5 November 2009

I Don’t Like Architects

The title of this article may seem strange, coming as it does from someone who declares himself to be an Enterprise Architect (EA). Let me explain...

Bad EA = EA Bad?
One of the greatest frustrations as an EA is that my first meeting with most people in the work environment is one of distrust and open criticism. Before I can make any progress, I first have to answer one or more of the following questions:
  1. What is EA?
  2. What's in it for me?
  3. Why is it going to work this time when it hasn’t before?
  4. Why waste time with EA when we could be getting on with the real work?
  5. Why do you architects insist on slowing things down?
The first two questions are no problem at all. They get to the heart of the issue, as the questioner is recognising (1) that they need to understand EA before they can judge it, and (2) that EA should be contributing to what they are doing and I as an EA should be able to justify what that contribution is.

It is the remaining questions that frustrate me; not because they are being asked, but because the person I am speaking to has had to experience EA in a way that leads them to ask these questions.

Is EA fundamentally flawed as an approach, and if so does it need to be rethought or renamed? Absolutely not.

Is EA an academic concept that is simply not pragmatic enough, in the day-to-day pressures of modern business, to be of practical use? Again, absolutely not.

Good EA is a simple and effective tool that forms an essential step in the journey, and what is more it accelerates the journey rather than slowing it down. Why then is EA viewed with such scepticism and disrespect?

Seeing is Believing
For me, this is a people problem, not a process problem, and it is the same problem that “Big IT” suffers from.

People have a tendency to gravitate towards “the next big thing” and for a while this was IT. (In my father’s day it was the newly emerging field of electronics). Everyone and their dog was suddenly in (or trying to be in) IT regardless of aptitude or experience. This in itself was not a problem, but companies then employed these people in the bizarre belief that it was something anyone could do (an attitude they would never apply to their own profession).

The result was runaway inefficiency, with the many who claimed to be able to do IT getting in the way of the few who could really do it. Management then looked at the resulting decrease in productivity and decided that more people were required. Finding the necessary resource to be scarce they became even more sure that the solution was to hire even more non-IT people in the hope that they would become effective over time.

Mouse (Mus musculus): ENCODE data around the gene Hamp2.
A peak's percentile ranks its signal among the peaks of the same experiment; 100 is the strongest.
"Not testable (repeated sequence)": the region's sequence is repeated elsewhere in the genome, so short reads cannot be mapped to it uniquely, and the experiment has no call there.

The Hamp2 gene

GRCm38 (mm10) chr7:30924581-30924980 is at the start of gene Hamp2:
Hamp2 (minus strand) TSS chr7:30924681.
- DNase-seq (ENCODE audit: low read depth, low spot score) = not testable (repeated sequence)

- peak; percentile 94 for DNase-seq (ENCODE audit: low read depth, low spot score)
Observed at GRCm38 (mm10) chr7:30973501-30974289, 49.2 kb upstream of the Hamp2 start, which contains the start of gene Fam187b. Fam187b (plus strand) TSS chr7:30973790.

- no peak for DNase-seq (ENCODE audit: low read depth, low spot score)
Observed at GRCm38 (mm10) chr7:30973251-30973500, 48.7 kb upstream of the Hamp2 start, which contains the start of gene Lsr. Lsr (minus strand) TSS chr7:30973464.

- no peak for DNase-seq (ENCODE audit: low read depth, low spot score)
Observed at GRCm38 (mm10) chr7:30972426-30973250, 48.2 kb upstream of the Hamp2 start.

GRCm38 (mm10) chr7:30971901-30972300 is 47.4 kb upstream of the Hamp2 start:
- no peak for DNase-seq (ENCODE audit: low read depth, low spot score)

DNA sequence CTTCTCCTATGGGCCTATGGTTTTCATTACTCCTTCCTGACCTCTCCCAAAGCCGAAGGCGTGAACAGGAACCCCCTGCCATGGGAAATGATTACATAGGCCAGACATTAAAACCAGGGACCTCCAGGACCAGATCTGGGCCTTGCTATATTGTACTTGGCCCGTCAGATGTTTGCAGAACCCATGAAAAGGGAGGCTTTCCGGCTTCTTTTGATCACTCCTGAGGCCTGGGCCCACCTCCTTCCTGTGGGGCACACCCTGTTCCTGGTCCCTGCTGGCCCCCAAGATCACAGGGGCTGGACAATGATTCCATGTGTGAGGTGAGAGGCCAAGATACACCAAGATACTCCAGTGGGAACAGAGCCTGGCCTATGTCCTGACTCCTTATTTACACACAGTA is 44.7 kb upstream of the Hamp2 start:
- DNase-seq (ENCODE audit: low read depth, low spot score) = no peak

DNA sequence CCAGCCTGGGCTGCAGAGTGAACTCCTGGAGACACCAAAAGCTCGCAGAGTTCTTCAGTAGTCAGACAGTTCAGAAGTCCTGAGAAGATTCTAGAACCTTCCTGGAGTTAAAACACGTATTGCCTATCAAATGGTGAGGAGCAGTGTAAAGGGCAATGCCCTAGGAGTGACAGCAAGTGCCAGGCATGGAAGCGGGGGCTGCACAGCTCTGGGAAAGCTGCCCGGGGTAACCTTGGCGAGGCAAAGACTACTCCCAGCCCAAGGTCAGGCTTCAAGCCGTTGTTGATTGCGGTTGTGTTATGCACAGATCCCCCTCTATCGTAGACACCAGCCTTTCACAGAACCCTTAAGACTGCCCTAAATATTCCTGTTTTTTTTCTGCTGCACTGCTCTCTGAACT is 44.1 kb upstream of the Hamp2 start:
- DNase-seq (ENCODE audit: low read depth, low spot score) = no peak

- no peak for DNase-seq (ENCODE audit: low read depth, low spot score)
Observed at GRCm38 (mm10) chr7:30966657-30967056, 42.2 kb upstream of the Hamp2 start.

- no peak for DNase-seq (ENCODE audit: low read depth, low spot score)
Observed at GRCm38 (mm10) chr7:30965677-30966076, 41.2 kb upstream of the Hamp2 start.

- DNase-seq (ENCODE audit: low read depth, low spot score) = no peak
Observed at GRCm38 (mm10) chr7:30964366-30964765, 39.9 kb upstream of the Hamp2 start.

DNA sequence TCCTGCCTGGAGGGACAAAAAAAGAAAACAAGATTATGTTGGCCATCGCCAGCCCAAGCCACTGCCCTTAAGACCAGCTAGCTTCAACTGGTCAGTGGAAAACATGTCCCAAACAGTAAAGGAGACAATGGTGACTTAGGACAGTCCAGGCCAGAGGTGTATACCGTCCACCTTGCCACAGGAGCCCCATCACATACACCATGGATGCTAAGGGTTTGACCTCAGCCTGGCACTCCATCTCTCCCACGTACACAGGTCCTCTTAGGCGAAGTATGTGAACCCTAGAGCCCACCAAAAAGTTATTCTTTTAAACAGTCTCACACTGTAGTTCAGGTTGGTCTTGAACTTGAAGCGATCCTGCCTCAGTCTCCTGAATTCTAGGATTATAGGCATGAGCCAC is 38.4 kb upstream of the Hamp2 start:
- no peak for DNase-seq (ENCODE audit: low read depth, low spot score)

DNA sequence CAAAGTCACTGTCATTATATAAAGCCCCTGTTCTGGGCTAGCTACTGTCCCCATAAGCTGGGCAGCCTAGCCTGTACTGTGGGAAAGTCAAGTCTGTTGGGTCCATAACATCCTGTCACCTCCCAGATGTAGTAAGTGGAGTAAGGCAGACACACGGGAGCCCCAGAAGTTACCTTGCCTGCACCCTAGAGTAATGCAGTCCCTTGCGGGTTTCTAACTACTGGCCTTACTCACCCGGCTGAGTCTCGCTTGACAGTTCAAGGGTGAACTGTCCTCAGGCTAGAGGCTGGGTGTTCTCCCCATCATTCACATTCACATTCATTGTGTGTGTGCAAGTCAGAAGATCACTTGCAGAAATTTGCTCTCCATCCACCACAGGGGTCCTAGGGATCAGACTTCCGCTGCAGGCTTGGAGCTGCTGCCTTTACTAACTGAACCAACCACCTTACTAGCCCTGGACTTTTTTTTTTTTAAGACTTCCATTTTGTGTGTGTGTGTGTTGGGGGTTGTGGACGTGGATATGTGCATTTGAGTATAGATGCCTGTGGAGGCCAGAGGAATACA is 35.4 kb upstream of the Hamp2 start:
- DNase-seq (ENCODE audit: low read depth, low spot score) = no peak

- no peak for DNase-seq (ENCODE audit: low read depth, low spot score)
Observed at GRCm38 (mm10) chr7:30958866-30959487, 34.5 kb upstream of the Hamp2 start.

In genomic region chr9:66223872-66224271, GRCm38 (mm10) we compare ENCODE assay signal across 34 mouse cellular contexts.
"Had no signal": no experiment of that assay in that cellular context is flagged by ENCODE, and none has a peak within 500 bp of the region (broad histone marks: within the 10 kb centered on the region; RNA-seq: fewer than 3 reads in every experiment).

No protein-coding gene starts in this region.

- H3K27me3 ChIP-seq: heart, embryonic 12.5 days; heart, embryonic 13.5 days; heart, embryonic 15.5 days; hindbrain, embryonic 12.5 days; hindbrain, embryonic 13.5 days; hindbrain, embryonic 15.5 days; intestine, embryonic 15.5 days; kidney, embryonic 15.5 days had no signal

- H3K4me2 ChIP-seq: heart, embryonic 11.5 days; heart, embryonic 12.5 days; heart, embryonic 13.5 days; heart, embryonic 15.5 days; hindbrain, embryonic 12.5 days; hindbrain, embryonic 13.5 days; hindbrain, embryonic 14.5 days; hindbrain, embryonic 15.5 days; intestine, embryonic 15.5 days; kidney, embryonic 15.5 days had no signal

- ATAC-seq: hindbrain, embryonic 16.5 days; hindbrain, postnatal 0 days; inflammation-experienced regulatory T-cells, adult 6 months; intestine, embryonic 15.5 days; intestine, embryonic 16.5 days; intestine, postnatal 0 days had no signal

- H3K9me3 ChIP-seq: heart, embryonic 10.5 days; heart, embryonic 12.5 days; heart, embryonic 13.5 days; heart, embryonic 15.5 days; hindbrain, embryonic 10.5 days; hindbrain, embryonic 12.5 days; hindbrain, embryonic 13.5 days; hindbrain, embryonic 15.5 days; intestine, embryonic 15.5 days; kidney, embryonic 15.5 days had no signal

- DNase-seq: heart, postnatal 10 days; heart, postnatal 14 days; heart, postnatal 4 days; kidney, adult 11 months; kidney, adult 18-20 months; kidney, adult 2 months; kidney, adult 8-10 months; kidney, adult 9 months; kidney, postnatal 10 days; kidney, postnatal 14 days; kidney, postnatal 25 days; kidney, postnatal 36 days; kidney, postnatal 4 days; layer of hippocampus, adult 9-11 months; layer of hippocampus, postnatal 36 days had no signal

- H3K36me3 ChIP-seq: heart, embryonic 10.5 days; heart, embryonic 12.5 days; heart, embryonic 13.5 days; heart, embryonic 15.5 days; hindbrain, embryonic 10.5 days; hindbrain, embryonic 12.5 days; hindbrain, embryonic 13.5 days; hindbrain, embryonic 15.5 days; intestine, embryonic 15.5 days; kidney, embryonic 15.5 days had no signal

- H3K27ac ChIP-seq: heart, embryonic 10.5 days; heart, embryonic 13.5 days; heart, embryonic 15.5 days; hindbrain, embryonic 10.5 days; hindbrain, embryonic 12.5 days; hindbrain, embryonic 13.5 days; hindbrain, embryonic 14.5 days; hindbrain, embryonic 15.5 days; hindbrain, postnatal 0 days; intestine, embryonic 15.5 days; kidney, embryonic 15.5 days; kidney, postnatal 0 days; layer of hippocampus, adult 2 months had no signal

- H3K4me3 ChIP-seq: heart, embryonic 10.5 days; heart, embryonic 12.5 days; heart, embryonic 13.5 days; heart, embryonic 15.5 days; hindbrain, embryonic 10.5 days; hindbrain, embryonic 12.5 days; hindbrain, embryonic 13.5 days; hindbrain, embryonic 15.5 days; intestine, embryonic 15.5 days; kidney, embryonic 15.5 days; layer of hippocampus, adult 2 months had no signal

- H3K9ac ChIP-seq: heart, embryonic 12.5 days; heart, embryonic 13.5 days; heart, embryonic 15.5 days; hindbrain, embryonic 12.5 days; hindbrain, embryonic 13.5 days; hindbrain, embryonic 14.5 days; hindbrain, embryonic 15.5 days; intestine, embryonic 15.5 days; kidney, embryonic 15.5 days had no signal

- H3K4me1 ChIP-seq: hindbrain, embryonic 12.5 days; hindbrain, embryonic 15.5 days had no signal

When increased resource didn’t help, the focus then shifted to greater analysis and design, increased testing, and increased release management to try to overcome the poor quality of the systems being produced. The result? Even greater inefficiency, and the widespread (and mistaken) belief that IT was by nature big, expensive and time consuming.

Then came EA and architecture in general. Jobs advertised under the name of architecture carried higher price tags than the traditional designer, developer & analyst roles seemed to carry. Naturally everyone started to call themselves architects, regardless of activity or ability...

...and this is why I don’t like architects (or to be more accurate bad architects). The majority of people who claim to be architects are quite simply no good at it. They may be excellent at what they used to do, but what they are now doing is not architecture. By claiming to be architects they simply devalue it by either doing it badly and making it look bad, or by doing something that is already being done elsewhere and making it look redundant.

These are the people I do not like. They make my job twice as hard, and force me to start from a position of disrespect in my interactions with new contacts. I dislike them as much as I dislike bad leaders, bad public speakers, bad programmers and bad politicians.

The Moral of this Story
In conclusion, when you discuss the problems of architecture, think carefully about whether what you are really discussing is the problem with the people claiming to be architects. After all, the fact that you have experience of one or more bad plumbers, does not imply you can live without plumbing.

A Message to Architects: Consider the five questions at the start of this article. If you cannot answer all five to at least the partial satisfaction of the questioner, then perhaps you are one of those Architects to whom I am less than enamoured.

A Message to Leaders: You select your architects. If they prove to be ineffective, consider the possibility that the problem lies in your selection of architect rather than the validity of the activity itself.

A Message to Innovators: Defend your ground. Given the current (justified) enthusiasm for innovation, I am sure you will soon find yourself surrounded by would-be innovators keen to jump on the bandwagon, and devalue the perception of your expertise and value.

The Enterprising Architect

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